The markets can’t seem to make up their mind about whether the greatest threat is inflation or recession. Commodity prices of everything from oil to copper and lumber have fallen sharply on fears of an economic slowdown in the United States. The 10-year Treasury note, on which mortgage rates are based, has fallen from 3.50% to 2.75%.
But by the time you read this in a few days, the markets may have turned around again – and you may have been whipsawed if you decided to speculate on whether the bottom in any market had been reached.
The first half of 2022 was the worst since 1970 – with the S&P 500 stock index down 20%. At the same time, rising interest rates caused the S&P Bond index to decline almost 14%. There was no place to hide from the carnage – as even money kept safely in CDs or money market funds lost purchasing power to inflation, raging at over 8%.
Now those losses are very visible as retirement accounts and brokerage firms send out their latest quarterly performance statements. Don’t look around for a fund manager or segment that beat the market.
Energy was the best performing sector in the first half of the year, rising 32%. But in the first few days of July, oil falling from over $120/barrel to under $95/barrel – making energy stocks among the hardest hit.
Trying to pick winners and losers among individual stocks is bound to get amateur investors in deep trouble. Even the pros haven’t done well this year.
Beware of Changing Strategies Mid-Stream
A 60/40 balanced portfolio of stocks and high quality bonds has always been considered the optimum asset allocation for a conservative investor. But it didn’t work in the first half of this year, with both stocks and bonds losing money.
So should you switch your allocation now, for the second half of the year? That could be a fatal mistake, according to Dan Wiener and Jeffrey DeMaso of the Vanguard Independent Adviser newsletter (www.AdviserOnline.com). They have given me permission to quote their comments on the Vanguard Balanced Index Fund – with a classic 60/40 allocation.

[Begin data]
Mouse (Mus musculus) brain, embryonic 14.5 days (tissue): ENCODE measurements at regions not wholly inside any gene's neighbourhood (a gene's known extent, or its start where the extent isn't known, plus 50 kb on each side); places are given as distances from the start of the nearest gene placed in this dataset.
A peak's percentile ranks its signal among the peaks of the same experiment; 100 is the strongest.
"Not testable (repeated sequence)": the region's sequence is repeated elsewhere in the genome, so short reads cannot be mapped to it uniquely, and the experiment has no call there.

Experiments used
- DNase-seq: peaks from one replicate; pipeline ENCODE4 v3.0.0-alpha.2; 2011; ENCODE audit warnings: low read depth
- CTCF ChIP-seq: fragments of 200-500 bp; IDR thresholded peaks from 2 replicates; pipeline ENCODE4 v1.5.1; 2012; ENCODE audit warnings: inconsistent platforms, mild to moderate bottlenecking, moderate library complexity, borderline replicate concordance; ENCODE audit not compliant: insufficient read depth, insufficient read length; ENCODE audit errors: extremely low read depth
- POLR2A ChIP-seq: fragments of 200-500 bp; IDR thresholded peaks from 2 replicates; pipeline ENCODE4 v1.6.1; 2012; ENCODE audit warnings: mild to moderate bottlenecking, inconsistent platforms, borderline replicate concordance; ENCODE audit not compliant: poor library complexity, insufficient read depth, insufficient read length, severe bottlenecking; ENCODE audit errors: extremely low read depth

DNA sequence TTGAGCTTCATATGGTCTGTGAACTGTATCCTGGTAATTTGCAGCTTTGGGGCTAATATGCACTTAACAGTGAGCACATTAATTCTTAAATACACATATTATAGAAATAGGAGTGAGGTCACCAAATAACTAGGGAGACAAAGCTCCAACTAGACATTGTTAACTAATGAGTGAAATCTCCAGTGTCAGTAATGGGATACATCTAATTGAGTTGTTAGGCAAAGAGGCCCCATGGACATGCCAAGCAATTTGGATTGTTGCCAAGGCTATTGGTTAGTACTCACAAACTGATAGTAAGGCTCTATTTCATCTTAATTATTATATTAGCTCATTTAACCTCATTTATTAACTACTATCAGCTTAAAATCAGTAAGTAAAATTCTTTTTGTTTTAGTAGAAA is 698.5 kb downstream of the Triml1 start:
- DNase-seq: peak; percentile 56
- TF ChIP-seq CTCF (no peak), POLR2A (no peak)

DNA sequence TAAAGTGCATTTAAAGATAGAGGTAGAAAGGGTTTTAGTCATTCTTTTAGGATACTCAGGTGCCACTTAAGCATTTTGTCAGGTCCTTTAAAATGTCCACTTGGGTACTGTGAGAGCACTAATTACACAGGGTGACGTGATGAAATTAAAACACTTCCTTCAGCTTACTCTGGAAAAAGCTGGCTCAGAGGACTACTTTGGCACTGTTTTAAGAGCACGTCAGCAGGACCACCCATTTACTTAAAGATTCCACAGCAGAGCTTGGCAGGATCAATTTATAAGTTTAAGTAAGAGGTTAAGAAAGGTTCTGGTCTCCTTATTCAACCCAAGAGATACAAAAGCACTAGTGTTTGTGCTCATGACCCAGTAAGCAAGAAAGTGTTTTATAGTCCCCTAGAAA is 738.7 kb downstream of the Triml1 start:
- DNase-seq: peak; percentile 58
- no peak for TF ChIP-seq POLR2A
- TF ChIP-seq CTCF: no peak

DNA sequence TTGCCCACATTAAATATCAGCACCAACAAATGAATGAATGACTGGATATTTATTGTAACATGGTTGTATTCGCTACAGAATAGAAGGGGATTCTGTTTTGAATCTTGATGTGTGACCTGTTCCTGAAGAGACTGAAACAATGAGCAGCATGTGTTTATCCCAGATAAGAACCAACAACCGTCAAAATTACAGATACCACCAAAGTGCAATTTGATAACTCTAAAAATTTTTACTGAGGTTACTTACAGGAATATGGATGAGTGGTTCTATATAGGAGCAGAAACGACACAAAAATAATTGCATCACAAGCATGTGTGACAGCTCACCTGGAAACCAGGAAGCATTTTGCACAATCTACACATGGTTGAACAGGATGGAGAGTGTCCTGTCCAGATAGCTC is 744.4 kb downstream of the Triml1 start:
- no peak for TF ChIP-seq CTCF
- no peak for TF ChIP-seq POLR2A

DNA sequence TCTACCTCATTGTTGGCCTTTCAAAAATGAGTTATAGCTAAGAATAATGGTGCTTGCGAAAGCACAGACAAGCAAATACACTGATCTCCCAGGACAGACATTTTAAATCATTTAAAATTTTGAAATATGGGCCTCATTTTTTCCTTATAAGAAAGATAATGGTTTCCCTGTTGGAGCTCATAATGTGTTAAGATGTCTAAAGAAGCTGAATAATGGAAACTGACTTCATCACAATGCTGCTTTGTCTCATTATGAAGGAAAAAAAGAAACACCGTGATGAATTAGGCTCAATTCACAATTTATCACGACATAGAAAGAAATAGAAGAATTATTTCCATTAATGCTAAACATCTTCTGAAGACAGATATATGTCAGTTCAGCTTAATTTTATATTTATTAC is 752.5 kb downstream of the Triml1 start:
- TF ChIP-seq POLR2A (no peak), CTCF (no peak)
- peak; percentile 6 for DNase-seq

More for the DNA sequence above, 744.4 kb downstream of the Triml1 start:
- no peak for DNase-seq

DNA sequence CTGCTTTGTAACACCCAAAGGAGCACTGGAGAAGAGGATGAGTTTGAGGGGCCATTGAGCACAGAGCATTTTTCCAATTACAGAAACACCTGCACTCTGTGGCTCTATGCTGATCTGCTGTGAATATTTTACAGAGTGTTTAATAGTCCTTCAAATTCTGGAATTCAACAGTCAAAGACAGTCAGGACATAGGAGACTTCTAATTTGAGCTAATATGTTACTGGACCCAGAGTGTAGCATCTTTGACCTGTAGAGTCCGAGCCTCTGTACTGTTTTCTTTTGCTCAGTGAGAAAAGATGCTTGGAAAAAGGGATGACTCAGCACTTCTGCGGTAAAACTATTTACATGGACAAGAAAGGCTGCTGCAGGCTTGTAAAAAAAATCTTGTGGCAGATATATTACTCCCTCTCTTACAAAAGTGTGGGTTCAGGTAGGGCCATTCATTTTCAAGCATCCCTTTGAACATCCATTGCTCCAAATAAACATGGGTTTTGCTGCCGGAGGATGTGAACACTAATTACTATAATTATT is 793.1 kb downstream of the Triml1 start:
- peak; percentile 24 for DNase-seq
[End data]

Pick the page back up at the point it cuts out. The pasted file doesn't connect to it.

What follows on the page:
“Vanguard’s most plain-vanilla 60/40 option, is down 17.1% this year—the worst six-month showing for the fund since March 2009. Back in 2008–2009, stocks dragged the fund down while bonds were up 7%. This time stocks and bonds have fallen in sync—and in the case of bonds, fallen at a record -breaking pace.
This has led some to conclude that blending stocks and bonds is a dead end. Neither Jeff nor I are jumping to that conclusion. The classic 60/40 portfolio may need a rethink. But if you’ve been invested in a diversified portfolio, this could be precisely the wrong time to steer a new path.
Jeff calculated all six-month returns for a 60/40 portfolio back to 1945 using available index data. (This was well before Vanguard’s founding, of course.) He identified every period with a 10% or greater decline—there were 15 of them, not including the first half of this year.
He notes: “On average, the balanced portfolio gained 10% over the next six months and was negative only once.
Over [the succeeding] 12 months, the 60/40 portfolio was higher every single time — with an average return of 18.4%.
Given that a lot of pain has already been handed out in both the stock and bond markets this year, you may be encouraged by the fact that returns have been particularly attractive following periods like the one we are currently going through.”
Consider yourself warned. Human nature tends to remember only the most recent events. And, in the past three years, the average annual return of the S&P 500 has been a record-breaking 17%, compared to the 10.1% average annual return over the past nearly 100 years.
During that century long period, several bear markets shaved 50% off the index each time — notably in 1983-74, 2000-2001, and 2008-2009. Still with the Dow at 30,000 we are higher than each previous bull market peak.
Over the long run, it has always paid to be bullish on America. And that’s The Savage Truth.